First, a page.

Is this research with human subjects?

No. Although interviews are conducted, the intent of interviewing is to assist in resource development rather than answer a research question designed to contribute to a field of knowledge.

If the researcher does pre- and post-testing to assess student learning in his class, is this research with human subjects?

No. The intent is to find out if the materials are effective. This is sometimes referred to as program assessment.

What would make this research with human subjects?

The researcher studies the impact of nutrition and personal variables on learning. He assesses the nutritional composition of the local diet, assesses students’ general health, and compares those data with test scores. He also measures motivation, family composition, and other characteristics of the students using written questionnaires.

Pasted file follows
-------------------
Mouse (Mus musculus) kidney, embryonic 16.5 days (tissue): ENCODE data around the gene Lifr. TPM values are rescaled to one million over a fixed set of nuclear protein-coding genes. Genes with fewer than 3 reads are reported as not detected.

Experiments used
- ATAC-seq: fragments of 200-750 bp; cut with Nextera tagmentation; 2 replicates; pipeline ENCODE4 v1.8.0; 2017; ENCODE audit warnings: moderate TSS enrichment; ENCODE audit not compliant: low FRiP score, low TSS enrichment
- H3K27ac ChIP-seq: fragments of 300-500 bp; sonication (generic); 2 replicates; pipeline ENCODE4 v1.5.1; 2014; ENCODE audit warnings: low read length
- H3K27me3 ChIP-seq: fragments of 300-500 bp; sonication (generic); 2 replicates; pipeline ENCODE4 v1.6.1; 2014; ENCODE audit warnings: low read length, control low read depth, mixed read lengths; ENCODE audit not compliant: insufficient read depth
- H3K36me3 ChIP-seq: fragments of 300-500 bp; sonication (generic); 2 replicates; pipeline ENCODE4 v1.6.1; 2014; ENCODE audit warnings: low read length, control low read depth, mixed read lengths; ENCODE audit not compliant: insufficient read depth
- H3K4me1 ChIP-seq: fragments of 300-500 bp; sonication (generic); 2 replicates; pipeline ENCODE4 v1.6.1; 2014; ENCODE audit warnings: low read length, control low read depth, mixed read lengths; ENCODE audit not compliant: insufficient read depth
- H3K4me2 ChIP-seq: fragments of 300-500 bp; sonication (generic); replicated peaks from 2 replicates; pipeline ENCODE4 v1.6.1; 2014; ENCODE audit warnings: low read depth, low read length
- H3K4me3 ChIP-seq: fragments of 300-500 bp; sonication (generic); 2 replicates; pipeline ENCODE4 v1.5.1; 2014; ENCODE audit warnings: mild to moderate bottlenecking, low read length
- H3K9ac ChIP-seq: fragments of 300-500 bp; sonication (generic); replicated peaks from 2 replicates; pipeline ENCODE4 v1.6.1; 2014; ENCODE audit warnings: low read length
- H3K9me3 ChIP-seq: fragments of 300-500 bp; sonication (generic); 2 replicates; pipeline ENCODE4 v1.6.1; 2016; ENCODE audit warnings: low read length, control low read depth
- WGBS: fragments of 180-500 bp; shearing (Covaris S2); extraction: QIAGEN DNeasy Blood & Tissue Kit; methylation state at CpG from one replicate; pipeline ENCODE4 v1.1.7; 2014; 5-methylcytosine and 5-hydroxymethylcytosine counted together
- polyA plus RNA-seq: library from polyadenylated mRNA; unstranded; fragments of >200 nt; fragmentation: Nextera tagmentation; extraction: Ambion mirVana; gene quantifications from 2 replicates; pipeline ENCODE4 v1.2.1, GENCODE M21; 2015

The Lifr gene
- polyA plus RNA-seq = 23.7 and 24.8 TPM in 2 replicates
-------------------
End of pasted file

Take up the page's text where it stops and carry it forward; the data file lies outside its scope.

Water Conservation

A researcher wants to find out if the campus water conservation program is effective. She will gather some information about water volume usage from the University engineering department. She will also survey residential students about their water usage habits over the last six months, their perceptions of the campus drought education program, and their reactions to the incentives offered by the program (water-saving competitions, free water-saving devices, etc.) She will report her findings to the program’s steering committee and administrators.

Is this research with human subjects?

No. Although the researcher will systematically survey other students and will be collecting information about them, her intention is to assess the effectiveness of the conservation program.

What would make the study research with human subjects?

The researcher designs an online survey to collect information that may help understand factors that influence the residential students’ responses to the conservation program. She asks questions about green attitudes and behaviors, positions on social and political issues, as well as motivation and narcissism.